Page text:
>>     people produce millions of rubbish triples. But don't blame the
>>     tool, crappy data was in MySQL DBs, in XML, and will be in RDF
>>     too. Instead of banning or advising against using it, it would be
>>     more productive to bring a light on the pitfalls, the most common
>>     mistakes that a XML developer would make when producing RDF.
>>
>>     *JSON*: Not readable by humans. I'm not very familiar with
>>     Javascript development. However I know enough to know that
>>     providing a JS developer with JSon is a treat, certainly for
>>     reading, probably for writing too.
>
>     Yes, and that's the issue, JSON is good for you, but the Web is
>     for everyone (programmers and none programmers) :-)
>
>
>     Kingsley
>>
>>     Best regards, and retro-thanks for all the previous threads!
>>
>>     Colin Maudry
>>     @colinmaudry
>>     Product Data Analyst
>>     NXP Semiconductors
>>
>>     On Wed, Feb 6, 2013 at 4:24 PM, Kingsley Idehen
>>     <kidehen@openlinksw.com <mailto:kidehen@openlinksw.com>> wrote:
>>
>>         On 2/6/13 10:00 AM, Richard Light wrote:
>>
>>             One issue that Turtle will need to address (it may do so
>>             already) is software support for free-hand data entry.
>>              While the format is seductively simple-looking (well, it
>>             is to the likes of us who grew up on XML/SGML*) it is
>>             very easy to make mistakes.
>>
>>             I followed Kingsley's reference to his file space (see
>>             his separate reply) and grabbed the file jordan.ttl.
>>
>>
>>         Now, you really have to put my directory listing example in
>>         context. This isn't about perfect data (such doesn't exist)
>>         it is all about the ability to create and share data. FWIW --
>>         of all the files to pick, you picked the one created by my 12
>>         year old son :-)
>>
>>
>>             It contains variations in spelling which will mean that
>>             some predicate - subject links will fail (e.g. New
>>             England Patriots), as will one sameAs link (USA).
>>
>>
>>         Yes, he is a Pats fan, so I used that to pique his interest
>>         en route to teaching him Turtle.
>>
>>
>>             There is (I guess) an intended link from USA to N.
>>             America, but again this won't fly because USA's continent
>>             property is expressed as a string.  If case matters, most
>>             of the sameAs references won't work.  The properties
>>             (predicates) are all local to the document and none of
>>             them is defined.  Integer values are typed as strings.
>>             Two of the dates are wrong (e.g. Sept 31 783). This is
>>             not to criticise Kingsley's typing, but rather to point
>>             out that if you are encouraging users to hand-type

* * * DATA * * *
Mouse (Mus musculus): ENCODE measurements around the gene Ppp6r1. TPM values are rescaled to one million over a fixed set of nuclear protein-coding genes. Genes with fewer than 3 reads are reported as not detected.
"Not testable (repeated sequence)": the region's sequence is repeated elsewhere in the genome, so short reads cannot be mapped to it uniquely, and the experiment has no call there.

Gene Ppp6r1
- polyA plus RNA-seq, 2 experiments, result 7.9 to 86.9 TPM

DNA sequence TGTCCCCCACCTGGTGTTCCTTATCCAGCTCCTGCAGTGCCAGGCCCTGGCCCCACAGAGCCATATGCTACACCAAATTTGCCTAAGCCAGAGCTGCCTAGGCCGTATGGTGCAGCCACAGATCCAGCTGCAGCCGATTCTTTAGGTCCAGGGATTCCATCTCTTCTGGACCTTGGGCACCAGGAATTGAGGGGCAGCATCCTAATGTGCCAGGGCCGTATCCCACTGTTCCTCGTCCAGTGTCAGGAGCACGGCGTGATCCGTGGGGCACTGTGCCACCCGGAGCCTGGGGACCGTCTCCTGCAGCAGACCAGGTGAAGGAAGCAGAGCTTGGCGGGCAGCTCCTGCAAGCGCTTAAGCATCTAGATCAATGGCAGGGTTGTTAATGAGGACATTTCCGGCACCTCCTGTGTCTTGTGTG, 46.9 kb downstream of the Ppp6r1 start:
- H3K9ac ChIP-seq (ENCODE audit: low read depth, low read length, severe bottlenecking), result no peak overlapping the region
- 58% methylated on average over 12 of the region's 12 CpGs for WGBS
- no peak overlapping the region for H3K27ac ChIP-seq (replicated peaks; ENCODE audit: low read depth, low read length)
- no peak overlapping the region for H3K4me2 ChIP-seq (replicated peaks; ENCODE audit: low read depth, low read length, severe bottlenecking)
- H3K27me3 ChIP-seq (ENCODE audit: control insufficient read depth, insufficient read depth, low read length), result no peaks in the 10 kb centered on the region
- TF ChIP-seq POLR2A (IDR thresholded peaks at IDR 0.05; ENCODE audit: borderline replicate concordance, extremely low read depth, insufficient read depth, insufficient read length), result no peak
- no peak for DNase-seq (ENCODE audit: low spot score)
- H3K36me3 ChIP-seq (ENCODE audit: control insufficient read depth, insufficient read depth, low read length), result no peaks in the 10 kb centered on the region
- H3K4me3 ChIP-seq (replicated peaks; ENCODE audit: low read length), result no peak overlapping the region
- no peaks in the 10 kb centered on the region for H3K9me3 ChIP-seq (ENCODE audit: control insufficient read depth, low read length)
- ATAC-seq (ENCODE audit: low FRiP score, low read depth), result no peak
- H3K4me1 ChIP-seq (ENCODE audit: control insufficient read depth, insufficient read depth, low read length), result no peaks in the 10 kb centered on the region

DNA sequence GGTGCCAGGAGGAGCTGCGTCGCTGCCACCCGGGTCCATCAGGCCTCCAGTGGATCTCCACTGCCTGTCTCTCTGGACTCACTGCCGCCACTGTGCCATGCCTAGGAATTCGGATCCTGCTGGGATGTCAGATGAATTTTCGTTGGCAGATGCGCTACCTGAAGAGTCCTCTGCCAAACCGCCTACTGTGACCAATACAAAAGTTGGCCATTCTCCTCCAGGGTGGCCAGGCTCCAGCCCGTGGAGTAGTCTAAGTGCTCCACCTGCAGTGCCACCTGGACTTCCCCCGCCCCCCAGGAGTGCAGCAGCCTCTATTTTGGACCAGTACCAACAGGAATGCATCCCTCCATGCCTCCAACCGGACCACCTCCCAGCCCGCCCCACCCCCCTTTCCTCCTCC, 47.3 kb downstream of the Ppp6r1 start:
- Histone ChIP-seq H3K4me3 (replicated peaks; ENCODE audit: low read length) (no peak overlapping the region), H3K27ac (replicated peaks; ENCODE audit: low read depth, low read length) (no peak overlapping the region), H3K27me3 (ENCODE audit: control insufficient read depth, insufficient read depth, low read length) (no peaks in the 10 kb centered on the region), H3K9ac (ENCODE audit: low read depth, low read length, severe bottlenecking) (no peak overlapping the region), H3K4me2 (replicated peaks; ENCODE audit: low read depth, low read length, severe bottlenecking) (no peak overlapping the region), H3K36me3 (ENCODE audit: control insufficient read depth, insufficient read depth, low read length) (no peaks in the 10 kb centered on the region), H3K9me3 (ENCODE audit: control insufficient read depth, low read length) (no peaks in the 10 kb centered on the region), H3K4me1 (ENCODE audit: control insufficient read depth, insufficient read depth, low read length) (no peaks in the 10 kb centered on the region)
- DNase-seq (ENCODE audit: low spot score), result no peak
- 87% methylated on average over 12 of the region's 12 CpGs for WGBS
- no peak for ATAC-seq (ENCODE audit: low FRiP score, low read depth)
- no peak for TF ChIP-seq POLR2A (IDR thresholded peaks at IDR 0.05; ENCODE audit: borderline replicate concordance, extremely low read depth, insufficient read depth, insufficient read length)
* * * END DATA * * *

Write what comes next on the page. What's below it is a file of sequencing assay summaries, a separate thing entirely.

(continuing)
>>             resources which are to be interpreted as data, then they
>>             are going to need some software support if they are not
>>             going to be mightily let down by the whole process.  It's
>>             a bit like authoring web pages: it doesn't go too badly
>>             if you're working in a rich edit box and don't have to
>>             add HTML markup yourself.
>>
>>
>>         As I said, you somehow you stumbled across the Turtle doc
>>         produced by a 12 year old. That file was all about getting
>>         him going and then showing him the implications of his
>>         mistakes etc..
>>
>>         My other Turtle tutorials include sample links to profiles
>>         documents, stuff I like etc.
>>
>>
>>             Richard
>>
>>
>>
>>         -- 
>>
>>         Regards,
>>
>>         Kingsley Idehen
>>         Founder & CEO
>>         OpenLink Software
>>         Company Web: http://www.openlinksw.com
>>         Personal Weblog: http://www.openlinksw.com/blog/~kidehen
>>         <http://www.openlinksw.com/blog/%7Ekidehen>
>>         Twitter/Identi.ca handle: @kidehen
>>         Google+ Profile:
>>         https://plus.google.com/112399767740508618350/about
>>         LinkedIn Profile: http://www.linkedin.com/in/kidehen
>>
>>
>>
>>
>>
>>
>
>
>     -- 
>
>     Regards,
>
>     Kingsley Idehen	
>     Founder & CEO
>     OpenLink Software
>     Company Web:http://www.openlinksw.com
>     Personal Weblog:http://www.openlinksw.com/blog/~kidehen  <http://www.openlinksw.com/blog/%7Ekidehen>
>     Twitter/Identi.ca handle: @kidehen
>     Google+ Profile:https://plus.google.com/112399767740508618350/about
>     LinkedIn Profile:http://www.linkedin.com/in/kidehen
>
>
>
>
>


-- 

Regards,

Kingsley Idehen	
Founder & CEO
OpenLink Software
Company Web: http://www.openlinksw.com
Personal Weblog: http://www.openlinksw.com/blog/~kidehen
Twitter/Identi.ca handle: @kidehen
Google+ Profile: https://plus.google.com/112399767740508618350/about
LinkedIn Profile: http://www.linkedin.com/in/kidehen







Received on Wednesday, 6 February 2013 19:08:18 UTC